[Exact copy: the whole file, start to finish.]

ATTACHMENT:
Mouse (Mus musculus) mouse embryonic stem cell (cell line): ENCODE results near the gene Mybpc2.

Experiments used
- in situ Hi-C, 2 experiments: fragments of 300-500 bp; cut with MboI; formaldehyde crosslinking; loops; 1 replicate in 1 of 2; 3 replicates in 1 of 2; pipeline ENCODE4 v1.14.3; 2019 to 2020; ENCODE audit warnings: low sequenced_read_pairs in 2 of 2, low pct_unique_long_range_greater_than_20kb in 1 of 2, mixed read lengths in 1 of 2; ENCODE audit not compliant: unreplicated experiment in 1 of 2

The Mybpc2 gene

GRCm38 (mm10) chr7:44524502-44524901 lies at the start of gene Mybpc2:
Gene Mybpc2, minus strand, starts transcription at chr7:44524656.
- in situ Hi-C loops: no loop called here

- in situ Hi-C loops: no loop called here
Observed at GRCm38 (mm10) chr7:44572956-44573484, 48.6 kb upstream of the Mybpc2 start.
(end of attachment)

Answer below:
Mouse (Mus musculus) mouse embryonic stem cell (cell line): ENCODE results near the gene Mybpc2.

Experiments used
- in situ Hi-C, 2 experiments: fragments of 300-500 bp; cut with MboI; formaldehyde crosslinking; loops; 1 replicate in 1 of 2; 3 replicates in 1 of 2; pipeline ENCODE4 v1.14.3; 2019 to 2020; ENCODE audit warnings: low sequenced_read_pairs in 2 of 2, low pct_unique_long_range_greater_than_20kb in 1 of 2, mixed read lengths in 1 of 2; ENCODE audit not compliant: unreplicated experiment in 1 of 2

The Mybpc2 gene

GRCm38 (mm10) chr7:44524502-44524901 lies at the start of gene Mybpc2:
Gene Mybpc2, minus strand, starts transcription at chr7:44524656.
- in situ Hi-C loops: no loop called here

- in situ Hi-C loops: no loop called here
Observed at GRCm38 (mm10) chr7:44572956-44573484, 48.6 kb upstream of the Mybpc2 start.